U.S. Patents to the Citizens of Porto Rico from 1899-1917

By Luis Figarella
November 18, 2016

Puerto Rico idea conceptToday, on the eve of the discovery of Puerto Rico in 1493 by the Spaniards, we will take a look at U.S. patents issued to citizens of Porto Rico, as it is formerly known as and sometimes called.

Last year we spoke about the US patents issued to residents of Puerto Rico up to the transfer of ‘ownership’ from Spain to the US after the former’s miserable military performance during the all-to-brief Spanish-American war (April 25 to August 12, 1898). I find Ivan Musicant’s “Empire by Default” to provide fascinating insight about the conflict, particularly the bravery of the Spanish sailors at Santiago, despite ‘world-class’ incompetence in leadership.

For someone like me, whose ultimate birth citizenship came from the expansion of this ‘adventure’ to PR (invaded on July 25th), it is an important era, not unlike knowing which side your family was on during the US Civil War. The era selected here goes from the cease fire, August 12th, 1898 to to March 2, 1917 (when those born in PR became US Citizens at birth due to the Jones-Shafroth act).

By the way, since Spain ‘surrendered’ but was not ‘defeated’ (go figure that one with a glass of Mascaró Catalonian Brandy), they were entitled to their weapons. So they removed all the guns they could carry from San Juan’s forts, and hence why they seem ‘bare’ of guns when you visit).

In the interim, ‘Boricuas’ were indeed a strange fish, in effect citizens of the colony of Porto Rico, but not of any independent nation (unless citizenship was separately obtained). In fact, they were not even allowed free entry into the US. One of the ‘Insular Cases’ ‘Gonzalez v. Williams 192 U.S. 1 (1904)’ came from that status. Not all chose ‘Porto Rico citizenship’, many who were in PR during the ‘change’ remained as ‘Subjects of the King of Spain’ (to each his own).

In the period in question, there were 38 patents issued to residents of ‘Porto Rico’, although they were not all ‘Citizens’ of PR. For example, the first issued ‘after the change’ was Patent No. 689,671 to Felix Perez Hermida, who was a Citizen of Cuba residing in PR. Patent No. 763,269 was issued to US Navy Lt. Mark St. Clair Ellis, who listed his address as the USS Bancroft, then stationed in San Juana. Patent No. 903,587 went to Luis León, identified as a subject of the King of Spain, and the first PR Design patent, D49,992, was issued to Mr. Giusti, a citizen of France.

But let’s focus on the ones listed as awarded to at least one inventor who claimed to be a ‘Citizen of Porto Rico’:


Cane Planter
U.S. Patent No. 798,612
Issued Sept. 5, 1905

Antonio Mariani appears to be the first ‘Citizen of Porto Rico’ to receive a US Patent during this period. Not surprisingly, related to sugar-cane planting.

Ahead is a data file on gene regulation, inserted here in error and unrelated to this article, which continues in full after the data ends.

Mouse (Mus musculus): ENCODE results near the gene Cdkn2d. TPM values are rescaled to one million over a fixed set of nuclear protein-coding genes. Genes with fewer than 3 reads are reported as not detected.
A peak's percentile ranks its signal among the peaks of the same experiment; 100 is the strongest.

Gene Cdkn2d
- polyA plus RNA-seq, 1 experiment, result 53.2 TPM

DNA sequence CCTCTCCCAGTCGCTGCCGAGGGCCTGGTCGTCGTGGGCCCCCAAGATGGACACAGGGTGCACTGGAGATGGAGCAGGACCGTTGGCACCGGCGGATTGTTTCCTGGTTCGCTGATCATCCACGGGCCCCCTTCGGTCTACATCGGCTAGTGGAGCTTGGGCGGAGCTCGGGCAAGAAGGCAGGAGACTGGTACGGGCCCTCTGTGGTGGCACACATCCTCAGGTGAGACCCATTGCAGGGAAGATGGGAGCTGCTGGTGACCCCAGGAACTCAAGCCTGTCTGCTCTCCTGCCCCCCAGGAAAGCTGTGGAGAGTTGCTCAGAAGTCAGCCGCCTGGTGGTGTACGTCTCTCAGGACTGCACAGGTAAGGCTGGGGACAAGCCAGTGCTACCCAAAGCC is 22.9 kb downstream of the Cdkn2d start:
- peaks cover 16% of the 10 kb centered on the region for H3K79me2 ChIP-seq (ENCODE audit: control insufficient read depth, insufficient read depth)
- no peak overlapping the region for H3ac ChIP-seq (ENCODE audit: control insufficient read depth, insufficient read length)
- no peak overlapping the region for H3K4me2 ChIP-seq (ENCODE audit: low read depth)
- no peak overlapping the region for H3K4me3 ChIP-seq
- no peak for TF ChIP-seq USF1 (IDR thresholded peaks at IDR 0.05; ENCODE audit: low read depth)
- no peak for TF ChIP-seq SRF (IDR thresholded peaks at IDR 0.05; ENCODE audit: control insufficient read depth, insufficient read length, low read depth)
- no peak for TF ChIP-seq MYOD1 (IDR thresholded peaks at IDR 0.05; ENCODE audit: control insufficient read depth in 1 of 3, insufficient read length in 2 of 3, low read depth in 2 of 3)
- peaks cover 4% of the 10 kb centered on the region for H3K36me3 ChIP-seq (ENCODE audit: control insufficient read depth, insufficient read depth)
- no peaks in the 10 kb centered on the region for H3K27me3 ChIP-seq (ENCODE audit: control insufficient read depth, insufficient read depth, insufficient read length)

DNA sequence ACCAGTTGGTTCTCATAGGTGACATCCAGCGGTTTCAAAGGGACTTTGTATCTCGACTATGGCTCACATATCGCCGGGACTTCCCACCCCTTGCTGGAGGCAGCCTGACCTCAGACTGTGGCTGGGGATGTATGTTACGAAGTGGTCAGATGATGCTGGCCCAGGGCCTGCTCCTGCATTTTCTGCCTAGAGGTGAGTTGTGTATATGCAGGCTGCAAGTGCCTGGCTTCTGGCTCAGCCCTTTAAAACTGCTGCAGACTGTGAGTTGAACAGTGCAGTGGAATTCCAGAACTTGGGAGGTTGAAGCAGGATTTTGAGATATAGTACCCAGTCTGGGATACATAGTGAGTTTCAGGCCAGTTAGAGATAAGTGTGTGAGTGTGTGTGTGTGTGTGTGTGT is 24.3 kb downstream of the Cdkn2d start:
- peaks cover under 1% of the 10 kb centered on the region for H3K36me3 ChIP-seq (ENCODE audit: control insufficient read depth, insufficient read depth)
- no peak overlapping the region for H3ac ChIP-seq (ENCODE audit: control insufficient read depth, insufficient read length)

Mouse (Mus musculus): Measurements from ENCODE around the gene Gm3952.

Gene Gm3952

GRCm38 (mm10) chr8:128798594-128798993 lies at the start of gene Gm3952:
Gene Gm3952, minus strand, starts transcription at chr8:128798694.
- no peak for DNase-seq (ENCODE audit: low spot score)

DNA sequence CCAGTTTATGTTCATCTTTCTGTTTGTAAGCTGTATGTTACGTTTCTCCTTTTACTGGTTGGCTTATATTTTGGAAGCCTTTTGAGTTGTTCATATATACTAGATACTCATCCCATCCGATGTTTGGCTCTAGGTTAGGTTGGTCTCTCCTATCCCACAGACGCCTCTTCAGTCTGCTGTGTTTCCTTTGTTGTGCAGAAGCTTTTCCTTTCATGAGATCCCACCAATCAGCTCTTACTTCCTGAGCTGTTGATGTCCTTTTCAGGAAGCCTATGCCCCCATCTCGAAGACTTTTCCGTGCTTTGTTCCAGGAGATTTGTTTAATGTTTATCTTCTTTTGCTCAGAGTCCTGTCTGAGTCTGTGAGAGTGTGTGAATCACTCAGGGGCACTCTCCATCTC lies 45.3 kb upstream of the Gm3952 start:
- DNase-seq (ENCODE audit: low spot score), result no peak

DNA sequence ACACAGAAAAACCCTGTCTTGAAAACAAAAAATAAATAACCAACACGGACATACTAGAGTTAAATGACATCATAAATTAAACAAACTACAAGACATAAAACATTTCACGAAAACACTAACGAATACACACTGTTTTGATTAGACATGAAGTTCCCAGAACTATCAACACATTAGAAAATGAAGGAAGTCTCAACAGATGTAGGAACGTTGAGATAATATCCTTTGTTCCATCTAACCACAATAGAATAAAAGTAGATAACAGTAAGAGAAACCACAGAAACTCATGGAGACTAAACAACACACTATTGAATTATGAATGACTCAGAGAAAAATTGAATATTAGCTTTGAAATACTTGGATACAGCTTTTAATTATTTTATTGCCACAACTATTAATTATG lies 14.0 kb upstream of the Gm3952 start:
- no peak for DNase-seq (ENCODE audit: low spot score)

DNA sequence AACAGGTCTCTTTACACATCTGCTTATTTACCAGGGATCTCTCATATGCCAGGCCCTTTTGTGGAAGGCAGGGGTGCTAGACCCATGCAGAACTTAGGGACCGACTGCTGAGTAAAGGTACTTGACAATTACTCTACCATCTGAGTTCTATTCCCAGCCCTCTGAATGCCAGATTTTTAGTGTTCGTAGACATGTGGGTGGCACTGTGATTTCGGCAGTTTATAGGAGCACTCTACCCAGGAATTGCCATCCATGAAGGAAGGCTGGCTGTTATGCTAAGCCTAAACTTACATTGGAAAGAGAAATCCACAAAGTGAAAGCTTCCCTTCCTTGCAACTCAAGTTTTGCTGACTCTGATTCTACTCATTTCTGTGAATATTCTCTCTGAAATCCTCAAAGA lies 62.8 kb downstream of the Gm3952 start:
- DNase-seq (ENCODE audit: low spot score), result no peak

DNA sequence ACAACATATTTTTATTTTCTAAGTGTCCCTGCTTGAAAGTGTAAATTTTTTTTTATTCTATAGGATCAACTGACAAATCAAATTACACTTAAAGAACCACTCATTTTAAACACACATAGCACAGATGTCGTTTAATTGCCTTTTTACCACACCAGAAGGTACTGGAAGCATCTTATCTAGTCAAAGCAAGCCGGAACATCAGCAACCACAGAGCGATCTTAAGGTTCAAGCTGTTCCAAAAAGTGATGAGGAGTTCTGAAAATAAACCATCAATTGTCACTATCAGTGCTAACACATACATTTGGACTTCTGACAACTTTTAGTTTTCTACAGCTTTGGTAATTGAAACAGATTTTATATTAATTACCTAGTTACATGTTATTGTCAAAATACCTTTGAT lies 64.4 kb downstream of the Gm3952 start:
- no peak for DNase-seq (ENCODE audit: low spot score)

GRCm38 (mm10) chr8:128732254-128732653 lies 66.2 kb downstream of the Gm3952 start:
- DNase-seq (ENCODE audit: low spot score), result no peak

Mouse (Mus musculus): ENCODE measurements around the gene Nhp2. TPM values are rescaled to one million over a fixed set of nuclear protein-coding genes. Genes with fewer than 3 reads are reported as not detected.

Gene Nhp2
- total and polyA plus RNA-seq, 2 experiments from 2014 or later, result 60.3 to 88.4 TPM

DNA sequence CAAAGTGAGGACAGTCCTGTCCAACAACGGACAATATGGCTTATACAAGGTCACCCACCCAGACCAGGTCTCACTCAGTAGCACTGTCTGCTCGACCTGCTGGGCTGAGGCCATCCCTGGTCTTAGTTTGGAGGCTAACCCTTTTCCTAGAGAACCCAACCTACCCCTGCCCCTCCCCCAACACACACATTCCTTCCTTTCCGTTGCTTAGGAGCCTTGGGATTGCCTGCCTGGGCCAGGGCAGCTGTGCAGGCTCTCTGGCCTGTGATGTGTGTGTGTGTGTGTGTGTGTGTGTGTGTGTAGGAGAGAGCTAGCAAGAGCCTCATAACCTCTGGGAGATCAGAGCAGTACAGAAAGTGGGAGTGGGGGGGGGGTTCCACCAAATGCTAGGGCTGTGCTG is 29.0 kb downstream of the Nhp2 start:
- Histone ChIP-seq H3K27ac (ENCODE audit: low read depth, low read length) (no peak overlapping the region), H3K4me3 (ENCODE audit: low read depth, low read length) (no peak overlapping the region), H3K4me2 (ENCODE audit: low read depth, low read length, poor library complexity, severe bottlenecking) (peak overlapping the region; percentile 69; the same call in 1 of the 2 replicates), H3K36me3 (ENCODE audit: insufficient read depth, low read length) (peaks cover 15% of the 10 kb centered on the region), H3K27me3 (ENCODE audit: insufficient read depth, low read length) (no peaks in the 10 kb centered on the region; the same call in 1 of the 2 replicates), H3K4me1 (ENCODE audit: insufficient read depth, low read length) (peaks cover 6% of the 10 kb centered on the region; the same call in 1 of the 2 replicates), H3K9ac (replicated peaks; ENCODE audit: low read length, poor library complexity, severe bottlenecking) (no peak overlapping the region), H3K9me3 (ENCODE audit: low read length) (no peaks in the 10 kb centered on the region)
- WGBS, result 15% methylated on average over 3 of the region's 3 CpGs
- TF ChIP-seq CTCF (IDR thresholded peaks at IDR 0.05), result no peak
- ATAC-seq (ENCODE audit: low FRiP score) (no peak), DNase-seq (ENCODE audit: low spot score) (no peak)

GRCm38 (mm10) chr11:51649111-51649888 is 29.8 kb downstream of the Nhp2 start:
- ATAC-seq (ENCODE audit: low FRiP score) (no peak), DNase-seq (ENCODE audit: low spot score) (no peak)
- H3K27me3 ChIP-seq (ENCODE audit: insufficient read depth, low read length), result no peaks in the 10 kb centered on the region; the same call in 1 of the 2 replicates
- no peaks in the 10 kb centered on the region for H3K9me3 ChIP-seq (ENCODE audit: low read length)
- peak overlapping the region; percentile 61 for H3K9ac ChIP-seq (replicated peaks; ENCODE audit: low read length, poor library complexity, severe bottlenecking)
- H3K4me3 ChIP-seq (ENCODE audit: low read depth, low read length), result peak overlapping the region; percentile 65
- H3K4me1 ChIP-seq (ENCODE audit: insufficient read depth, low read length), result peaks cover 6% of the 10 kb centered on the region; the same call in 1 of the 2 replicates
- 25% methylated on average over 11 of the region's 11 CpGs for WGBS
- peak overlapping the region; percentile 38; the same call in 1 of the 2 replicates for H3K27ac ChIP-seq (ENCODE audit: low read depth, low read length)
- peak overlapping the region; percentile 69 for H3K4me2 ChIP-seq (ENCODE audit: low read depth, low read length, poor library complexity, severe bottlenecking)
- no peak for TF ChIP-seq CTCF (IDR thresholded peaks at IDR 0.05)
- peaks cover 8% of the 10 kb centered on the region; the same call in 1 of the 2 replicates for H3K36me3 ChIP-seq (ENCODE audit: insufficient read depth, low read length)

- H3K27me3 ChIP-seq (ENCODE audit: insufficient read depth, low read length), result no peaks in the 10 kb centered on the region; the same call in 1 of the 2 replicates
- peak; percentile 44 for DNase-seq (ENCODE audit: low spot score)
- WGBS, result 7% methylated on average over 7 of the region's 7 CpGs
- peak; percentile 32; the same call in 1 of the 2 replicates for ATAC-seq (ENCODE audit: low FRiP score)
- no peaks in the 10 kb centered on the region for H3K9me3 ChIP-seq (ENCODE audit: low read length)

Lacking seeds, sugar-cane is planted by inserting ‘shoots’ directly onto the ground. PR had a large number of Corsican immigrants in the 1870s (Spain was looking for white immigrants, preferably Catholics), which is how we Figarella’s ended up in PR. Yauco had a large number of them, perhaps Don Antonio was one? Ten months from filing to issuance, take that Track1!



From U.S. Patent No. 809,079.

U.S. Patent No. 809,079
Issued January 2 1906

Ponce returns! With this patent issued to Carlos Vives. (Recall that Ponce, PR’s 2nd City dominated as residence to most inventors from PR in the XIXth Century.

Those who are not ME’s or towing aficionados will be glad to now a ‘thill’ is the ‘tongue’ coupling of a trailer.


Centrifugal Separator
U.S. Patent No. 926,859
Issued July 6, 1909

José Bruno, residing in the southern sugar-cane town of Guayama, invented a ‘no-surprise’ centrifugal separator for the separation of sugar (destined for your coffee/cake) from the molasses (mainly destined for your Rum/Cows).


U.S. Patent No. 1,051,841
Jan. 28, 1913

Co-inventors were Juan Llobet (Citizen of Porto Rico) and Juan Gimenez (Subject of Spain), who received a patent for their Yoke. Unlike up north, Oxen were the preferred (over mules) for sugar-cane plowing/hauling pre-tractors. I remember seeing them ‘arando’ (plowing) hills in PR as a child in the ‘60s, and witnessed their daily use in sugar-cane harvesting in the Dominican Republic in 1972. Both Juan’s were listed as residents of Havana, Cuba, a common destination for ‘Boricuas’ pre-Castro. My dad worked in Cuba in the early 50’s fresh off his all-expenses paid trip courtesy of the US Army to a ‘police action’ in Korea in 1952.


Method of Making Coffee-extraction tablets.
U.S. Patent No. 1,058,279
April 8, 1913

Guillermo Völckers declares himself a ‘Citizen of Porto Rico’, and invented a pill/cake capable of being dissolved in water for coffee. Of course instant coffee is credited to Allais of France in 1881.